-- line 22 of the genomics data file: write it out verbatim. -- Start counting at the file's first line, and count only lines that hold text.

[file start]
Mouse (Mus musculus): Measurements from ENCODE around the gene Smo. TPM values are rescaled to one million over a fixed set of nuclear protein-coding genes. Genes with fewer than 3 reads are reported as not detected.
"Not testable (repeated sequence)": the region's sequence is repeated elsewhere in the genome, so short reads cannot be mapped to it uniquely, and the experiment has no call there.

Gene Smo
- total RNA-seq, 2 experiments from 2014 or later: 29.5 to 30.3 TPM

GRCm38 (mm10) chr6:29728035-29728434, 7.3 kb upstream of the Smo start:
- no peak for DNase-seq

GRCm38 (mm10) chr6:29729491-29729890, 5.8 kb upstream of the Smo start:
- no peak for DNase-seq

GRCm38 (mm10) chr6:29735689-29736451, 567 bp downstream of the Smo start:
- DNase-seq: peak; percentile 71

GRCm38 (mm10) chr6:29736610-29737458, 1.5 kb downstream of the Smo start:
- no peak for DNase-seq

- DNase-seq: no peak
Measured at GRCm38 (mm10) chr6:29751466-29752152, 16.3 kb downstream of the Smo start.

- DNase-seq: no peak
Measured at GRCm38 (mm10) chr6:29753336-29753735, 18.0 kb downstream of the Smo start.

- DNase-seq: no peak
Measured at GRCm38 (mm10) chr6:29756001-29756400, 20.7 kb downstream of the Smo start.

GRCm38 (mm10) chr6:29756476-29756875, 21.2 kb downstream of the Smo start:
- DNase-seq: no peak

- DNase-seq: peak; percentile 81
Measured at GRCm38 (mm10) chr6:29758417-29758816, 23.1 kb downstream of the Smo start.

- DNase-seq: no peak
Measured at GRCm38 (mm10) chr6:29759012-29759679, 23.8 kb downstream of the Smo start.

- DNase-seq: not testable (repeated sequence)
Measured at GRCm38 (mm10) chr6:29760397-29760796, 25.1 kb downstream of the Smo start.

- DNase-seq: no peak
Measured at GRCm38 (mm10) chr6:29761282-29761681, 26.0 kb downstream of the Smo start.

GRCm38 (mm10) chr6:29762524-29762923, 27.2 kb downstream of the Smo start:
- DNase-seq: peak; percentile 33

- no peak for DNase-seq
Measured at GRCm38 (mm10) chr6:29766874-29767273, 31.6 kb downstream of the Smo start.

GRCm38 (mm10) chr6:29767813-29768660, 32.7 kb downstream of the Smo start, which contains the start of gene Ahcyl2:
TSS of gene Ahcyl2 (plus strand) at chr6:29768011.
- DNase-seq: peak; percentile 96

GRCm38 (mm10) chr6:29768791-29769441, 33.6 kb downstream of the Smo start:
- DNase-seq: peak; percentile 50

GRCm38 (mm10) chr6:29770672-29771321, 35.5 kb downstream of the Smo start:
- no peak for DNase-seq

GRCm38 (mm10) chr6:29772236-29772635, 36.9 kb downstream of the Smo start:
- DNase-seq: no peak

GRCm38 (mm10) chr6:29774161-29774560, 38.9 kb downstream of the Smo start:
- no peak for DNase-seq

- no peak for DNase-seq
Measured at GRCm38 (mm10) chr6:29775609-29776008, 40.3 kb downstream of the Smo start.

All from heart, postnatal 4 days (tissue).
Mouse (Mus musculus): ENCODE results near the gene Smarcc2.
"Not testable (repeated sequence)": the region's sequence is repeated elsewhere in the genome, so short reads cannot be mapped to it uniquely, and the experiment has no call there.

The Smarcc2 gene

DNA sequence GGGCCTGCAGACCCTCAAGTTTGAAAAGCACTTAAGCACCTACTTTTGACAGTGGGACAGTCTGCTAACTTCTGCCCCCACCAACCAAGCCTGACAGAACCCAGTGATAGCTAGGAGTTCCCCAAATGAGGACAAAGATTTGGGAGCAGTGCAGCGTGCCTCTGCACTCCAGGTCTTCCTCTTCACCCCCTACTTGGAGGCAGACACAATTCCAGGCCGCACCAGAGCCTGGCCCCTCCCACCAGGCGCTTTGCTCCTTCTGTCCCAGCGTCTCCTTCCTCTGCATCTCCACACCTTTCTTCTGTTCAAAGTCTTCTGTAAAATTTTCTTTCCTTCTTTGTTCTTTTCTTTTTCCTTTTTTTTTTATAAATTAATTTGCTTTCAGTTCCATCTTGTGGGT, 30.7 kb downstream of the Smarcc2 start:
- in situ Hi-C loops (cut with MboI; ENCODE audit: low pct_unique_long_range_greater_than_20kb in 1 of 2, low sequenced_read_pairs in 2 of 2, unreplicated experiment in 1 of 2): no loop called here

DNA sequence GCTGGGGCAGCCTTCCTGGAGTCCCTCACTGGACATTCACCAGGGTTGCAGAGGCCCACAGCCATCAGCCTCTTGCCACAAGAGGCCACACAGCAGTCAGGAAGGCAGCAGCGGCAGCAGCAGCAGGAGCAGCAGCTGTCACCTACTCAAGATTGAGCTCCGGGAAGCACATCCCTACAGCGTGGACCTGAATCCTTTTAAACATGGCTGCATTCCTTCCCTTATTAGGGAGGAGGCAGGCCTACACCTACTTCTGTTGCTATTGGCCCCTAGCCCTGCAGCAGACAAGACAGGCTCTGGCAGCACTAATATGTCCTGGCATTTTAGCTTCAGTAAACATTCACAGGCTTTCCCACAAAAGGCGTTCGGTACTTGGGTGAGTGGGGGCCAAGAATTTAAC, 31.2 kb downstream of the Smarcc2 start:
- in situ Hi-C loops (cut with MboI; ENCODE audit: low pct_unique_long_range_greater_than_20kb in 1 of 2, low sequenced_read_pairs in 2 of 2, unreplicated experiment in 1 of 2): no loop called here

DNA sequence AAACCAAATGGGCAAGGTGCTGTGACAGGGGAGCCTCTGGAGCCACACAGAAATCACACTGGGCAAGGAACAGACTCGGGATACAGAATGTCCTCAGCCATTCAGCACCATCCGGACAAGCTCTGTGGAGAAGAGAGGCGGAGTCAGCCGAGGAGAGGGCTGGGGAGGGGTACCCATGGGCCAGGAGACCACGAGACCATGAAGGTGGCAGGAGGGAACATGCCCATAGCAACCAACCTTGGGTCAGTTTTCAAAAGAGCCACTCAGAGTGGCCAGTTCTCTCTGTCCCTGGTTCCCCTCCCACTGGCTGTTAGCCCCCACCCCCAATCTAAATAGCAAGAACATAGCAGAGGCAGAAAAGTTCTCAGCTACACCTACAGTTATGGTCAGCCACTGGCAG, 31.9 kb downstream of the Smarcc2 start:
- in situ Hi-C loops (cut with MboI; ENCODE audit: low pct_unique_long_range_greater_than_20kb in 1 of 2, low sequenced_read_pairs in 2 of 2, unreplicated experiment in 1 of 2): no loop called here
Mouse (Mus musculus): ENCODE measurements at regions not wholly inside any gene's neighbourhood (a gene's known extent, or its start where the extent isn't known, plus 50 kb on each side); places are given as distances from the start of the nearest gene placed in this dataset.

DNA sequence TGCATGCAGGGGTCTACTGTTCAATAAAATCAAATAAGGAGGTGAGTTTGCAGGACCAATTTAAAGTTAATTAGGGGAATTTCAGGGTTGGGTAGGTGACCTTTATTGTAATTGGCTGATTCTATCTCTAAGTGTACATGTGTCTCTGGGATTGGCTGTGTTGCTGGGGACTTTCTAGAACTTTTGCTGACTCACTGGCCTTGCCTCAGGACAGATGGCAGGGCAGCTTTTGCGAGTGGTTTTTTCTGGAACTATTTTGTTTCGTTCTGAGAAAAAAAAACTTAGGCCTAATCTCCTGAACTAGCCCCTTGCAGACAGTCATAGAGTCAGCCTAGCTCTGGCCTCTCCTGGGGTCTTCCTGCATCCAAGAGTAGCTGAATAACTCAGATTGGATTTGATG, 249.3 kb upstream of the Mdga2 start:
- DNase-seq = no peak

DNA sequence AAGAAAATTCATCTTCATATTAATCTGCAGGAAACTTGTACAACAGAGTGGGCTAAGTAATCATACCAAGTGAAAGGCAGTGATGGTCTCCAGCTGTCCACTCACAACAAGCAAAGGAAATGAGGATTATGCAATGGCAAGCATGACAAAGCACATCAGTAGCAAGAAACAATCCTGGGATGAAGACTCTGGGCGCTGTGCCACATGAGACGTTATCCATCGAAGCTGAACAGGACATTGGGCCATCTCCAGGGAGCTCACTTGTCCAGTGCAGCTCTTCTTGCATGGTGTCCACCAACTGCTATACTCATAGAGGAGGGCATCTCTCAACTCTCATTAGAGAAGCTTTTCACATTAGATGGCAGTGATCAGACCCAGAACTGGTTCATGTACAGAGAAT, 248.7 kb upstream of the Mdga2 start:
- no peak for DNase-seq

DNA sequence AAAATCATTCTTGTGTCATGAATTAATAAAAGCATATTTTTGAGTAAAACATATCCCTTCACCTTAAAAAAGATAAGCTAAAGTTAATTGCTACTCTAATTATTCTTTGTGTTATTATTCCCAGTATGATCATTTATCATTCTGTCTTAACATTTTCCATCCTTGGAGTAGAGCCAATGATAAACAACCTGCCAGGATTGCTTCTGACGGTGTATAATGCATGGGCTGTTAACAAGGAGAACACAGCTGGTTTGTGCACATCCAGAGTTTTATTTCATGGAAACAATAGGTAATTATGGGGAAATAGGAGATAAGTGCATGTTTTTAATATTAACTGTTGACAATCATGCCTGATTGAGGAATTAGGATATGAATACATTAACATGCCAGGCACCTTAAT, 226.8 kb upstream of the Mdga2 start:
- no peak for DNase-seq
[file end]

Measured at GRCm38 (mm10) chr6:29758417-29758816, 23.1 kb downstream of the Smo start.